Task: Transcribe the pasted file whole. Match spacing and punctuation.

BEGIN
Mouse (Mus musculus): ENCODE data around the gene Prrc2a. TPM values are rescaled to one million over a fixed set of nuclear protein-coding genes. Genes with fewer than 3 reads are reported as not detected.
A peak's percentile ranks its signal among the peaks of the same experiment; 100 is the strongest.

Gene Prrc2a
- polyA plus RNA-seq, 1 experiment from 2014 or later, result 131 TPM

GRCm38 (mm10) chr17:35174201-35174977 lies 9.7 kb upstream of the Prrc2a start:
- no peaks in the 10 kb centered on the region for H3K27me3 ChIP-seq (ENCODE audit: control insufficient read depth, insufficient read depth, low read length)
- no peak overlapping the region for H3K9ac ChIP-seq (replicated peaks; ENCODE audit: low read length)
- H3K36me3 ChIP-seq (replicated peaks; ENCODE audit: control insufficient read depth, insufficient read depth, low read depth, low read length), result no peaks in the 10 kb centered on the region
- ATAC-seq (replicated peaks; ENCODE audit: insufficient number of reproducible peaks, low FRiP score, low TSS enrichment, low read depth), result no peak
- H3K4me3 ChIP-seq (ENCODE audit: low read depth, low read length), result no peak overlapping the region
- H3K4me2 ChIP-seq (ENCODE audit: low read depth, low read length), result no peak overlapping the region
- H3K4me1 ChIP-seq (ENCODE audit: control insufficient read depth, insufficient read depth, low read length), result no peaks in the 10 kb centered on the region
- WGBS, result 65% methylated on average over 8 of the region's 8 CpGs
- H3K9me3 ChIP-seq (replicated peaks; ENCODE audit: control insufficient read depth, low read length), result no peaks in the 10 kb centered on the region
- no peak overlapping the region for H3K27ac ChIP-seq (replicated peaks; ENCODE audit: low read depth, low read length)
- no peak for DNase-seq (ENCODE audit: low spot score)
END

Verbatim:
Mouse (Mus musculus): ENCODE data around the gene Prrc2a. TPM values are rescaled to one million over a fixed set of nuclear protein-coding genes. Genes with fewer than 3 reads are reported as not detected.
A peak's percentile ranks its signal among the peaks of the same experiment; 100 is the strongest.

Gene Prrc2a
- polyA plus RNA-seq, 1 experiment from 2014 or later, result 131 TPM

GRCm38 (mm10) chr17:35174201-35174977 lies 9.7 kb upstream of the Prrc2a start:
- no peaks in the 10 kb centered on the region for H3K27me3 ChIP-seq (ENCODE audit: control insufficient read depth, insufficient read depth, low read length)
- no peak overlapping the region for H3K9ac ChIP-seq (replicated peaks; ENCODE audit: low read length)
- H3K36me3 ChIP-seq (replicated peaks; ENCODE audit: control insufficient read depth, insufficient read depth, low read depth, low read length), result no peaks in the 10 kb centered on the region
- ATAC-seq (replicated peaks; ENCODE audit: insufficient number of reproducible peaks, low FRiP score, low TSS enrichment, low read depth), result no peak
- H3K4me3 ChIP-seq (ENCODE audit: low read depth, low read length), result no peak overlapping the region
- H3K4me2 ChIP-seq (ENCODE audit: low read depth, low read length), result no peak overlapping the region
- H3K4me1 ChIP-seq (ENCODE audit: control insufficient read depth, insufficient read depth, low read length), result no peaks in the 10 kb centered on the region
- WGBS, result 65% methylated on average over 8 of the region's 8 CpGs
- H3K9me3 ChIP-seq (replicated peaks; ENCODE audit: control insufficient read depth, low read length), result no peaks in the 10 kb centered on the region
- no peak overlapping the region for H3K27ac ChIP-seq (replicated peaks; ENCODE audit: low read depth, low read length)
- no peak for DNase-seq (ENCODE audit: low spot score)